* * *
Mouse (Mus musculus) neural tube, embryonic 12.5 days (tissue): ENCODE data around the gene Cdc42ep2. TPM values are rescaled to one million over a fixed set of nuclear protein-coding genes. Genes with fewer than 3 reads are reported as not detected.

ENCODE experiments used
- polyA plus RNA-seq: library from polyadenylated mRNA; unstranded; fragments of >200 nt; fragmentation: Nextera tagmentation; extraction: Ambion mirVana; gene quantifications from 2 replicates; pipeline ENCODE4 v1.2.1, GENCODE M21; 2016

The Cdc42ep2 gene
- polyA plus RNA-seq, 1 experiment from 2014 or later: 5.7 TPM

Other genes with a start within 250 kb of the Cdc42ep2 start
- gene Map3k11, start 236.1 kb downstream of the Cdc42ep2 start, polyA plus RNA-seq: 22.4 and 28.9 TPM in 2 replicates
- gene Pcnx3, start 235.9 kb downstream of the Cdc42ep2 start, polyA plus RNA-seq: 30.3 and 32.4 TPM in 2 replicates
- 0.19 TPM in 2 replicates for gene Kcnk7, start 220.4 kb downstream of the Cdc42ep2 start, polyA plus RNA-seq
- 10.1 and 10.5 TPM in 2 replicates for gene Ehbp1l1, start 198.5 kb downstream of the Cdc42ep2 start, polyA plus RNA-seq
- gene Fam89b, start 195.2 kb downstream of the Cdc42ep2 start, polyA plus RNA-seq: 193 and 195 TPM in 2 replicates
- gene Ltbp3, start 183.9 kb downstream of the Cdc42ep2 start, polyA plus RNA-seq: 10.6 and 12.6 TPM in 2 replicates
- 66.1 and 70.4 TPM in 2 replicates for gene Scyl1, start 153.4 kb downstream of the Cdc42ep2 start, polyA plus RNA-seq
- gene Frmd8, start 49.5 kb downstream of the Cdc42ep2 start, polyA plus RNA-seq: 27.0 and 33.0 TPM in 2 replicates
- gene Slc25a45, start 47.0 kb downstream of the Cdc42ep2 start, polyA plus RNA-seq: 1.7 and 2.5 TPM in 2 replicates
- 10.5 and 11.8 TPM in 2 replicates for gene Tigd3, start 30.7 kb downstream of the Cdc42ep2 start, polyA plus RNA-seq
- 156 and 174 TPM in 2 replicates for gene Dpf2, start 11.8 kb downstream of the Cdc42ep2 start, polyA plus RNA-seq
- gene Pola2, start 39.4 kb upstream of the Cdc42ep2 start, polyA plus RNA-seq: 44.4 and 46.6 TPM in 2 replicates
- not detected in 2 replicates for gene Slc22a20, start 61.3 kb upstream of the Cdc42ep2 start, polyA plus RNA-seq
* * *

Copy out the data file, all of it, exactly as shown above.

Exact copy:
Mouse (Mus musculus) neural tube, embryonic 12.5 days (tissue): ENCODE data around the gene Cdc42ep2. TPM values are rescaled to one million over a fixed set of nuclear protein-coding genes. Genes with fewer than 3 reads are reported as not detected.

ENCODE experiments used
- polyA plus RNA-seq: library from polyadenylated mRNA; unstranded; fragments of >200 nt; fragmentation: Nextera tagmentation; extraction: Ambion mirVana; gene quantifications from 2 replicates; pipeline ENCODE4 v1.2.1, GENCODE M21; 2016

The Cdc42ep2 gene
- polyA plus RNA-seq, 1 experiment from 2014 or later: 5.7 TPM

Other genes with a start within 250 kb of the Cdc42ep2 start
- gene Map3k11, start 236.1 kb downstream of the Cdc42ep2 start, polyA plus RNA-seq: 22.4 and 28.9 TPM in 2 replicates
- gene Pcnx3, start 235.9 kb downstream of the Cdc42ep2 start, polyA plus RNA-seq: 30.3 and 32.4 TPM in 2 replicates
- 0.19 TPM in 2 replicates for gene Kcnk7, start 220.4 kb downstream of the Cdc42ep2 start, polyA plus RNA-seq
- 10.1 and 10.5 TPM in 2 replicates for gene Ehbp1l1, start 198.5 kb downstream of the Cdc42ep2 start, polyA plus RNA-seq
- gene Fam89b, start 195.2 kb downstream of the Cdc42ep2 start, polyA plus RNA-seq: 193 and 195 TPM in 2 replicates
- gene Ltbp3, start 183.9 kb downstream of the Cdc42ep2 start, polyA plus RNA-seq: 10.6 and 12.6 TPM in 2 replicates
- 66.1 and 70.4 TPM in 2 replicates for gene Scyl1, start 153.4 kb downstream of the Cdc42ep2 start, polyA plus RNA-seq
- gene Frmd8, start 49.5 kb downstream of the Cdc42ep2 start, polyA plus RNA-seq: 27.0 and 33.0 TPM in 2 replicates
- gene Slc25a45, start 47.0 kb downstream of the Cdc42ep2 start, polyA plus RNA-seq: 1.7 and 2.5 TPM in 2 replicates
- 10.5 and 11.8 TPM in 2 replicates for gene Tigd3, start 30.7 kb downstream of the Cdc42ep2 start, polyA plus RNA-seq
- 156 and 174 TPM in 2 replicates for gene Dpf2, start 11.8 kb downstream of the Cdc42ep2 start, polyA plus RNA-seq
- gene Pola2, start 39.4 kb upstream of the Cdc42ep2 start, polyA plus RNA-seq: 44.4 and 46.6 TPM in 2 replicates
- not detected in 2 replicates for gene Slc22a20, start 61.3 kb upstream of the Cdc42ep2 start, polyA plus RNA-seq